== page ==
We've been seeing the usual garden variety moths in our butterfly garden but nothing spectacular. Until today.


That's an Eastern Tiger Swallowtail. It was really enjoying the nectar from the gayfeather and neon sedum.

Sunday, August 10, 2008

Clean up

I took a long weekend to catch up around the house. Vacuuming, dusting, organizing, yard work, etc. The end result is so satisfying.

First, the front walkway. About a week ago, I caved and sanctioned Eric to take some RoundUp to the weeds. We had tried managing them by hand but it's nearly impossible to get the root out when it's coming up between the bricks.

Before
After

BeforeAfter

We also tackled removing the old grass reeds so that the new pretty growth could be seen better. The upside is it looks great!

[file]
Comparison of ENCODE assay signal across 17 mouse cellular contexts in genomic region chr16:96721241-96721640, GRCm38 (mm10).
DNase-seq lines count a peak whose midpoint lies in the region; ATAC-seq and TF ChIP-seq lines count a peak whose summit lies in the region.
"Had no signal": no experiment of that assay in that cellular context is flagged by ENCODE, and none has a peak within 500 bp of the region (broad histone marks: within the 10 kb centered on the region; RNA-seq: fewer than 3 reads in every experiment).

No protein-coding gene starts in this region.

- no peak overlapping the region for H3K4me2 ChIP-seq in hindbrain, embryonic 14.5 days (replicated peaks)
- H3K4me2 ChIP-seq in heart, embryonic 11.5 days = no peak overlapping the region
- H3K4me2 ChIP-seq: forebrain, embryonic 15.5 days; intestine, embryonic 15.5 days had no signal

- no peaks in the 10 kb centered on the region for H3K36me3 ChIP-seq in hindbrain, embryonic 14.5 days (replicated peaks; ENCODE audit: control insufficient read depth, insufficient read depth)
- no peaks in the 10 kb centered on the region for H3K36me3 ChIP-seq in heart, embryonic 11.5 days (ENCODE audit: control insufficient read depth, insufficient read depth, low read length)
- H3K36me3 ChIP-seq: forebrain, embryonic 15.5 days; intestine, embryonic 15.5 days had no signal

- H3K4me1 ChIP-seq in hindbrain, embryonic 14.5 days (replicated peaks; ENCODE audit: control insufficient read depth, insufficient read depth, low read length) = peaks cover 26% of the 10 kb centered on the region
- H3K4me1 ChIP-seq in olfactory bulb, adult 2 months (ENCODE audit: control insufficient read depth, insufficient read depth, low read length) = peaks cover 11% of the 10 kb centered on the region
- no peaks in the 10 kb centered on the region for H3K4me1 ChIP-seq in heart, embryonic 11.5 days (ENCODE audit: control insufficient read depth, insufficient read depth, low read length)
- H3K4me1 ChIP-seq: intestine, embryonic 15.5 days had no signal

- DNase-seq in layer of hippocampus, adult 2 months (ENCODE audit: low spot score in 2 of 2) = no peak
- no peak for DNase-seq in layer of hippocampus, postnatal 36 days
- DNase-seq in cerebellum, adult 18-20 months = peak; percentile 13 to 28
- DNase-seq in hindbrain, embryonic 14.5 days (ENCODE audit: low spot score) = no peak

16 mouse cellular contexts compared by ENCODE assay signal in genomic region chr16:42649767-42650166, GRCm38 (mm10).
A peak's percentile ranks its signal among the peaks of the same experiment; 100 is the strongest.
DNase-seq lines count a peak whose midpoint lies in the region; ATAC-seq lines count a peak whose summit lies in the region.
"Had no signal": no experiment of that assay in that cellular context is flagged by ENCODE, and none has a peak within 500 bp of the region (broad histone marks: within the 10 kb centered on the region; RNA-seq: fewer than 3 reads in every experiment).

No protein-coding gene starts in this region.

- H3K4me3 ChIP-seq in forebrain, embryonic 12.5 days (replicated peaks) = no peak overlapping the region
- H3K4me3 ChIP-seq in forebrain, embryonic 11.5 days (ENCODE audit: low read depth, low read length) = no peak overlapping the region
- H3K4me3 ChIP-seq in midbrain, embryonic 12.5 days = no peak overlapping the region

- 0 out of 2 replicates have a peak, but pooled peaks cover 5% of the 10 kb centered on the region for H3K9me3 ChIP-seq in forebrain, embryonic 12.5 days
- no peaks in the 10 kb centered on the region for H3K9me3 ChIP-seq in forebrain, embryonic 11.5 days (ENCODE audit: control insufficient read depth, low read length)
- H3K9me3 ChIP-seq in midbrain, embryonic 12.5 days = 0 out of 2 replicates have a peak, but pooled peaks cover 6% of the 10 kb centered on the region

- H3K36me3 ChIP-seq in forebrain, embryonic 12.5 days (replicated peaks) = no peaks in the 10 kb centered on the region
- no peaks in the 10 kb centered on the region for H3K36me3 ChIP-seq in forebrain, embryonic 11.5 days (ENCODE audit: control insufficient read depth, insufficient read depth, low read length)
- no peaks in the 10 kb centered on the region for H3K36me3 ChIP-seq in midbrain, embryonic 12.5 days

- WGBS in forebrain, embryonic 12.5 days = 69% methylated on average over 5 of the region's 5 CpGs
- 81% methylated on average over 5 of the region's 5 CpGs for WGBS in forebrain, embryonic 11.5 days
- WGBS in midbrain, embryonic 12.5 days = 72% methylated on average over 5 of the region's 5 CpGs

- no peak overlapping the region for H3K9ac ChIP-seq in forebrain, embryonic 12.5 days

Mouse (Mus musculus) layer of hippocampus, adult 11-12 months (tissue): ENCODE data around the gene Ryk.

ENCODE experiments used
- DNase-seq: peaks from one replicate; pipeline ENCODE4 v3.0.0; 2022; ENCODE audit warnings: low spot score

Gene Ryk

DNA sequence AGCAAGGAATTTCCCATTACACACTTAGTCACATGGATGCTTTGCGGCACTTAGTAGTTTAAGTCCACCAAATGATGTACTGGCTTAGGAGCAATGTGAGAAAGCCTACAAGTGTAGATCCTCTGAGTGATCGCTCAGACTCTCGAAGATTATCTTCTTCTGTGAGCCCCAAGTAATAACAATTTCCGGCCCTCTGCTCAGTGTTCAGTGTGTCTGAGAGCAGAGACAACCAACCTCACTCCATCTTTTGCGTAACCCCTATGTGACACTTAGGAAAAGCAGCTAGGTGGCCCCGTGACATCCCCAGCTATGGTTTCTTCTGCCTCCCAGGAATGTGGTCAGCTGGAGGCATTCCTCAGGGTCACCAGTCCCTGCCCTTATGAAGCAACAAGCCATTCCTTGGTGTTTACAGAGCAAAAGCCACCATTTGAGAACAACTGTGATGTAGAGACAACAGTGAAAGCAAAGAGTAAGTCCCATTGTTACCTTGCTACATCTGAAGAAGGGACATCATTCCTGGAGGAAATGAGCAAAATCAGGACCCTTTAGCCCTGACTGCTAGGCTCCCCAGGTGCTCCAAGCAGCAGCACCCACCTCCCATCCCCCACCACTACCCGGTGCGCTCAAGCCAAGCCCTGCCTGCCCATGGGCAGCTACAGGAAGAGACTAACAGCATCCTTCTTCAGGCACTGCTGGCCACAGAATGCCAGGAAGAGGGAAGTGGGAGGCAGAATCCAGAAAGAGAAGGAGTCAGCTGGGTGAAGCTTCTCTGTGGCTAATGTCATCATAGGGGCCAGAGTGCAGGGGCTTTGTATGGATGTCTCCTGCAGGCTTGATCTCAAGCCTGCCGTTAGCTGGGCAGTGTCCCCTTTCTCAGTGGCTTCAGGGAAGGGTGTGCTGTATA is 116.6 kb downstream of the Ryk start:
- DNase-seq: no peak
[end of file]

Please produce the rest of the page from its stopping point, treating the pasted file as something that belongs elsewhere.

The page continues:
The downside is the grass is sharp and my arms are all cut up.


And, one quick inside the house thing - we purchased shelves and Tupperware bins for the basement and organized that.






Last, but not least, a new bloom for you:

Monday, August 4, 2008

I wonder how one sells veggies at the Farmer's Market

I'm not kidding.

Last Thursday I went out to the garden and picked anything worth harvesting - some more squash, beans, peppers, jalapeños. I used some of them for dinner that evening. The rest I set aside to store.

Then we went out of town for the weekend. Today I walked out to the garden and immediately retreated to get a basket and my shears.

I ended up harvesting about 1 lb of beans, 3 peppers, a dozen red and white onions, 2 squash, and a dozen jalapeños.


Dinner anyone?

Sunday, July 27, 2008

Perennial Photos

Buds on "Apricot Delight" Achillea
Gayfeather

Blooms on the "Chocolate Chip" Ajuga

The starting blooms of the "Golden Jubilee" Hyssop

Tickseed and Gayfeather with Achillea in the background

Tickseed